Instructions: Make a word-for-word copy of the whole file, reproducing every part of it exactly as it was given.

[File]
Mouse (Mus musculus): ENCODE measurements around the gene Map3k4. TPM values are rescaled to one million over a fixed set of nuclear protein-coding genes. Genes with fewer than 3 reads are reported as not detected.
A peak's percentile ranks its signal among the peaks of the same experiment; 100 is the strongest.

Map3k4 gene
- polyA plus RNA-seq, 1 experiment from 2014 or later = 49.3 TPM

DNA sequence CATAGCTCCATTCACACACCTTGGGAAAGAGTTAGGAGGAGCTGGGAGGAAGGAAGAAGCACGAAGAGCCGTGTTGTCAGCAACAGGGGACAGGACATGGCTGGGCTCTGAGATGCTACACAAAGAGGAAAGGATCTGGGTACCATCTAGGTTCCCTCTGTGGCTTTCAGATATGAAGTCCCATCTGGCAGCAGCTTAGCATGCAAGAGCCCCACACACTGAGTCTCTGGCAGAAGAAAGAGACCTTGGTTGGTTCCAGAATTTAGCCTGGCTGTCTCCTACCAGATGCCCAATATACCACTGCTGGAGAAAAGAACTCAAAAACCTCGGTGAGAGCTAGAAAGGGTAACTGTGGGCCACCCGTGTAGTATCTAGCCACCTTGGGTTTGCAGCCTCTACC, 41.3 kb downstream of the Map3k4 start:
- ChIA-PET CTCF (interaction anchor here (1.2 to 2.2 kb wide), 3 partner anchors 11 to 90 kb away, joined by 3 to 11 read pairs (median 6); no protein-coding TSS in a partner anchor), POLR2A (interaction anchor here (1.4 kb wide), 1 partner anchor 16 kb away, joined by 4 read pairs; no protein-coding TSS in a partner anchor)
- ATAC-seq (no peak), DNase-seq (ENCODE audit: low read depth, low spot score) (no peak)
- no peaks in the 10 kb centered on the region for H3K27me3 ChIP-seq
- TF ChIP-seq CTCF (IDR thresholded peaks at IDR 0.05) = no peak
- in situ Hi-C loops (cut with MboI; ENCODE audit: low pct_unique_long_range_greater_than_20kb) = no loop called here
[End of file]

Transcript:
Mouse (Mus musculus): ENCODE measurements around the gene Map3k4. TPM values are rescaled to one million over a fixed set of nuclear protein-coding genes. Genes with fewer than 3 reads are reported as not detected.
A peak's percentile ranks its signal among the peaks of the same experiment; 100 is the strongest.

Map3k4 gene
- polyA plus RNA-seq, 1 experiment from 2014 or later = 49.3 TPM

DNA sequence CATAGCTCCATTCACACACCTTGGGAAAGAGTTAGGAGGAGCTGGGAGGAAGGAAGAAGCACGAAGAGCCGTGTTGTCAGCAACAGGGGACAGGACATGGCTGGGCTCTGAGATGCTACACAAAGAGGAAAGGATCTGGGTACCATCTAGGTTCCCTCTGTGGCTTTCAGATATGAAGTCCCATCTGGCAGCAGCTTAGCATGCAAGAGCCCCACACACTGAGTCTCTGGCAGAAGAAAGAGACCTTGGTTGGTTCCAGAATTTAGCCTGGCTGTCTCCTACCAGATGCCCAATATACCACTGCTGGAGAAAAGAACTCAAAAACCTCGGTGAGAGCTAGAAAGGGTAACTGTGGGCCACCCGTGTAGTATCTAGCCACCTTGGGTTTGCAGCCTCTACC, 41.3 kb downstream of the Map3k4 start:
- ChIA-PET CTCF (interaction anchor here (1.2 to 2.2 kb wide), 3 partner anchors 11 to 90 kb away, joined by 3 to 11 read pairs (median 6); no protein-coding TSS in a partner anchor), POLR2A (interaction anchor here (1.4 kb wide), 1 partner anchor 16 kb away, joined by 4 read pairs; no protein-coding TSS in a partner anchor)
- ATAC-seq (no peak), DNase-seq (ENCODE audit: low read depth, low spot score) (no peak)
- no peaks in the 10 kb centered on the region for H3K27me3 ChIP-seq
- TF ChIP-seq CTCF (IDR thresholded peaks at IDR 0.05) = no peak
- in situ Hi-C loops (cut with MboI; ENCODE audit: low pct_unique_long_range_greater_than_20kb) = no loop called here